In an alternative embodiment, floatation devices of the present invention comprise a through hole or aperture along a centerline or longitudinal axis of the device. Thus, in this embodiment, the floatation device is adapted for being positioned symmetrically along a portion of a temple.
 In various embodiments, a method of producing a floatation device for glasses is provided. In one embodiment, a method is provided whereby a dye is formed, the dye comprising a desired final shape and/or configuration of the device. The dye is then provided with foam, such as dense foam of between approximately 3/8 and 1/2 inch in width, for example. A heavy machine press operates the dye and stamps out specific portions of the foam. The specific portions are then provided with a hole or aperture. Various devices and methods may be employed to form the aperture. Portions of the foam are then disposed on a rack or dipping apparatus and a vinyl coating is applied to the portions and subsequently dried. Subsequent to drying, indicia such as, for example, stickers or silkscreen images are applied. A clear acetate coating may thereafter be applied to seal and/or secure the indicia. In various embodiments, the hole or aperture may be formed subsequent to coating, drying, and/or indicia-applying operations.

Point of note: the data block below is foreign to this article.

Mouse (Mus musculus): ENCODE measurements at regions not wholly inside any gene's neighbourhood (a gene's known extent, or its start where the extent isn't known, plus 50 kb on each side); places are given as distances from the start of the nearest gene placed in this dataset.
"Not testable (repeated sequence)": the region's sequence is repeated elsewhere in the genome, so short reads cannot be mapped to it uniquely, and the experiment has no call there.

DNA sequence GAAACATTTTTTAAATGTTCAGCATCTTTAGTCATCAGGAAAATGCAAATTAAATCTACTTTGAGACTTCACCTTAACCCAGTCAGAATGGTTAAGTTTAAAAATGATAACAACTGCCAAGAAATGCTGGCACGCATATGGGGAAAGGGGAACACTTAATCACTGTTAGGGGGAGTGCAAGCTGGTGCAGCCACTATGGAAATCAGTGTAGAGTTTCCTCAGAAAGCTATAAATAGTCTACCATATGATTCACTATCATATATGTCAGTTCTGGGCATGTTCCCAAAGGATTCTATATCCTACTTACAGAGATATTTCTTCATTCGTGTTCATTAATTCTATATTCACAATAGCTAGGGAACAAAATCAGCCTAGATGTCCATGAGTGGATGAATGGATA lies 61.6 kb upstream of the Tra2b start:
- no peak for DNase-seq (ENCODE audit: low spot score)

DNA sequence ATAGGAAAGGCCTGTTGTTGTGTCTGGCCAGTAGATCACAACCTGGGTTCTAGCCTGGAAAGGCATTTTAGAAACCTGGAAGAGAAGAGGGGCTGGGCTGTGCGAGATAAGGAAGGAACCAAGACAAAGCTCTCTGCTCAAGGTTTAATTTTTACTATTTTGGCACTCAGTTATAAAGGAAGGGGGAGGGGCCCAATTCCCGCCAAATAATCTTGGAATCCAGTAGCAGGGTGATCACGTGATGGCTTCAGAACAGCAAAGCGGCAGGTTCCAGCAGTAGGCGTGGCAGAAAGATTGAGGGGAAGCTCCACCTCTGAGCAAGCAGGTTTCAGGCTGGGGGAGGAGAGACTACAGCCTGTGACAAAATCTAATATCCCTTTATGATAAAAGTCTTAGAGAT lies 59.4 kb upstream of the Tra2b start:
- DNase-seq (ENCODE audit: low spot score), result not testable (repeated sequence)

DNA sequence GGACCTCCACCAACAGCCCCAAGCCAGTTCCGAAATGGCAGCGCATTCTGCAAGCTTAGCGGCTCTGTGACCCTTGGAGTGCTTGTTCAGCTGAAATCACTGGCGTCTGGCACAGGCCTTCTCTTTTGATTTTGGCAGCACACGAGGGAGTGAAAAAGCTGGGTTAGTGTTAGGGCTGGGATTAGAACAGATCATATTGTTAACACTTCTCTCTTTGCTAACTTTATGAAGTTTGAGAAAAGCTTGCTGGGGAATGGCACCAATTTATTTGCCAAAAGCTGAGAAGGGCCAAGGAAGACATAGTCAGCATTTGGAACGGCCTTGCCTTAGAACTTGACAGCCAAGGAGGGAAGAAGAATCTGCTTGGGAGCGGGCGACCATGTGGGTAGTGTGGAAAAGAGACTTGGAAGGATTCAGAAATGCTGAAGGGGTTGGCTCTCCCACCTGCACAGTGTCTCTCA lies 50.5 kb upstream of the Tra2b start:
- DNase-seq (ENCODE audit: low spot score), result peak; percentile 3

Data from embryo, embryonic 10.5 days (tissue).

In one embodiment a clear vinyl coating, such as a coating commercially available from Flexabar Corporation is applied. The coating may comprise methyl ethyl ketone, toluene, methyl isobutyl ketone, n-butyl acetate, PVC copolymer resin, tri-2 ethylhexyl phosphate, benzenedicarboxylic, brancedalkyl esters, titanium dioxide, and various combinations thereof.
 In one embodiment, the indicia applied comprise a polyester sticker, film, label, etc. The inclusion of polyester indicia in combination with various features and methods of the present invention has been shown to provide unexpected results in terms of providing indicia that reliably conforms to the foam and withstands pressure, heat, stress applied through various processes.
 One of ordinary skill in the art will recognize that devices of the present invention may be disposed in a variety of locations/positions with respect to a temple. That is, floatation devices of the present invention may be aligned with a temple or offset from a temple by various different magnitudes of displacement and in any number of angular directions between 0 and 360 degrees about a temple.